Objective.— Topiramate, a broad-spectrum anticonvulsant with multiple mechanisms of action, may be effective in preventing migraine headaches. We report the results of a retrospective chart review of patients treated with topiramate for prophylaxis of migraine.
Methods.—Patients with a diagnosis of migraine who had at least one follow-up visit after 4 weeks on topiramate were eligible; 69 patients (56 women and 13 men) aged 18 to 68 years met these criteria. Charts were reviewed for frequency of mild or moderate/severe headaches at the start of topiramate (baseline) and at all subsequent visits up to 24 weeks.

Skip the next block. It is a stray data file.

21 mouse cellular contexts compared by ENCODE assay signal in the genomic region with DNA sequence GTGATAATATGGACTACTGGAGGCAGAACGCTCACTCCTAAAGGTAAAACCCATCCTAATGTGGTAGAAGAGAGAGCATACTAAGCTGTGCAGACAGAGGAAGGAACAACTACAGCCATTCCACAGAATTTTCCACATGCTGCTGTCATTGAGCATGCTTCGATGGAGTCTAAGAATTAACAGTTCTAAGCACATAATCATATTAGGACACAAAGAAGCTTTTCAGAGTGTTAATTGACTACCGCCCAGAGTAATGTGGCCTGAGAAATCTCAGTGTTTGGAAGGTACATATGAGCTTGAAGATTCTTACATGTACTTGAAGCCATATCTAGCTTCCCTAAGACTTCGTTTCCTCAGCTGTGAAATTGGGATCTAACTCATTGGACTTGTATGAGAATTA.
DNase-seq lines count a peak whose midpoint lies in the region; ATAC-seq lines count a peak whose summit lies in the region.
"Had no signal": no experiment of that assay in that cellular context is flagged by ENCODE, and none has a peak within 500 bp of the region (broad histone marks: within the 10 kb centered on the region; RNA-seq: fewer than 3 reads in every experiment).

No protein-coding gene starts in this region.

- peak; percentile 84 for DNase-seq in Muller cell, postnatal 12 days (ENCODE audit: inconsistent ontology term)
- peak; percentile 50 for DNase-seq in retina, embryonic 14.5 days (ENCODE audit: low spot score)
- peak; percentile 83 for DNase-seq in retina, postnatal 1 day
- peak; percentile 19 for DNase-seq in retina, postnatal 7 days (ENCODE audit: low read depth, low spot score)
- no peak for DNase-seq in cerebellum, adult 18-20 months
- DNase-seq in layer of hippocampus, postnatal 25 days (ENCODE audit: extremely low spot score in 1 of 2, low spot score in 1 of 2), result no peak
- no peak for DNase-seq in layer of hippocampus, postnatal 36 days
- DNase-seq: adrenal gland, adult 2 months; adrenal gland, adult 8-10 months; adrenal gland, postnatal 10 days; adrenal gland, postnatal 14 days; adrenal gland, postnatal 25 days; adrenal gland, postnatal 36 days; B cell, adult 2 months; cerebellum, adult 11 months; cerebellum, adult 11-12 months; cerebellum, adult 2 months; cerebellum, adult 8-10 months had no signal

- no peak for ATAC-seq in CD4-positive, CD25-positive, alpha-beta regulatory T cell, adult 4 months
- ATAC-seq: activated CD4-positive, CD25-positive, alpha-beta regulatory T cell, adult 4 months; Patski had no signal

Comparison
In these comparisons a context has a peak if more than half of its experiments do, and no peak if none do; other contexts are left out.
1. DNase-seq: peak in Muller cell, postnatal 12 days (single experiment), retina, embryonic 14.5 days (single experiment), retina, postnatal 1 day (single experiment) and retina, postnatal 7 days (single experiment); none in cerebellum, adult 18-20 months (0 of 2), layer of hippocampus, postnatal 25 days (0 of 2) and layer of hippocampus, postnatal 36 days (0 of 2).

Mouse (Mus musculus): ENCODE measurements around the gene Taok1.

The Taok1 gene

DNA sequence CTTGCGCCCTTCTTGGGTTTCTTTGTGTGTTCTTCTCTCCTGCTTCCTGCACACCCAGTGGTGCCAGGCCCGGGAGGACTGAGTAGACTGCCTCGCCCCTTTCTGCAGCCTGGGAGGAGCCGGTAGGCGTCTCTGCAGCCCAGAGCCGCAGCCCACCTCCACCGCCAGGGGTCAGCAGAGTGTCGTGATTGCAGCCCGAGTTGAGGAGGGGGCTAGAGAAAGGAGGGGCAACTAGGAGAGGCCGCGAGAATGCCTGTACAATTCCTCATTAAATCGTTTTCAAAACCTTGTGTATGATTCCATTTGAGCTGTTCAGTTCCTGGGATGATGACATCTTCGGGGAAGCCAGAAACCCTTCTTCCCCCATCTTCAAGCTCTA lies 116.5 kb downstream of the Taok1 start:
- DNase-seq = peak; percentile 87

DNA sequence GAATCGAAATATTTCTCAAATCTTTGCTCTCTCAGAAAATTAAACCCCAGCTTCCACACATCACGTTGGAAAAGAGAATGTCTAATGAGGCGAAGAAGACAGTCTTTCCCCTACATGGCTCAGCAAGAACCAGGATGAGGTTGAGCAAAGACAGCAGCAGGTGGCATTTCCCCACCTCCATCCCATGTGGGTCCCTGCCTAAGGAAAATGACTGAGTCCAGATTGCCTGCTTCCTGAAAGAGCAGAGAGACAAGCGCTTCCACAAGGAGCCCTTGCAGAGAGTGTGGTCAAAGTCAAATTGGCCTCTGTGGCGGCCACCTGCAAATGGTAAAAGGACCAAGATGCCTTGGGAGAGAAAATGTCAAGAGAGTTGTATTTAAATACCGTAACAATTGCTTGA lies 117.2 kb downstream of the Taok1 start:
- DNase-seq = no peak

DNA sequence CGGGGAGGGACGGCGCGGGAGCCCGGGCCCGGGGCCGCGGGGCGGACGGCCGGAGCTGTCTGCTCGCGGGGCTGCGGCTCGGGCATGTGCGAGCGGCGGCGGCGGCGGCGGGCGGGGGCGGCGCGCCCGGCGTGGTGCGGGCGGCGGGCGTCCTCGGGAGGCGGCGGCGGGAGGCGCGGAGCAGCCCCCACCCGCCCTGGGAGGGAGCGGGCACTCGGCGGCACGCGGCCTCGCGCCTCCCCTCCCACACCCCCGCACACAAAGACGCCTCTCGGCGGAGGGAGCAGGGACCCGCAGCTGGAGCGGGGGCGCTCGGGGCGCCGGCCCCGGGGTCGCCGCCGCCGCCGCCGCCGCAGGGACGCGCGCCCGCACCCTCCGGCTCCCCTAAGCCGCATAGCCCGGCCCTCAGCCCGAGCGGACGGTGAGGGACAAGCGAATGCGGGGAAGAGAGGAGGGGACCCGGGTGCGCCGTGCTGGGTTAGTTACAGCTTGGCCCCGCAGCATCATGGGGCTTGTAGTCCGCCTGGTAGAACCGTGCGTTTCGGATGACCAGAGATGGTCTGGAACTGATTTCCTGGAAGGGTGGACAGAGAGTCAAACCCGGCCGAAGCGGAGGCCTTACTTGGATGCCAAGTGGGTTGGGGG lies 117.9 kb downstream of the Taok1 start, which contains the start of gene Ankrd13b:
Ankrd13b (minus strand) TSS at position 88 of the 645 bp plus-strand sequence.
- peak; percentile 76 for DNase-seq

Results.—The 28-day frequency of moderate/severe migraines declined significantly from baseline to end of treatment (10.6 ± 8.4 to 7.4 ± 7.7, respectively; P = 0.0004), whereas that of mild headaches did not demonstrate a significant change (from 11.8 ± 8.9 to 11.0 ± 10.0). Among the 38 patients who had not responded previously to 9 preventive medications, the monthly frequency of moderate/severe (but not mild) headaches decreased significantly from baseline to end of treatment. Patients who previously had not responded to <9 prior medications experienced significant declines in both mild and moderate/severe headaches. The most common adverse events were paresthesias, drowsiness, diarrhea, decreased appetite, and weight loss. Twenty-seven patients discontinued topiramate therapy, 20 as a result of adverse events and 7 due to lack of response.
Conclusion.—Topiramate may be effective in reducing the frequency of both mild and moderate/severe migraine headaches. In particular, topiramate may offer relief to patients with moderate/severe migraines who do not respond to other treatments.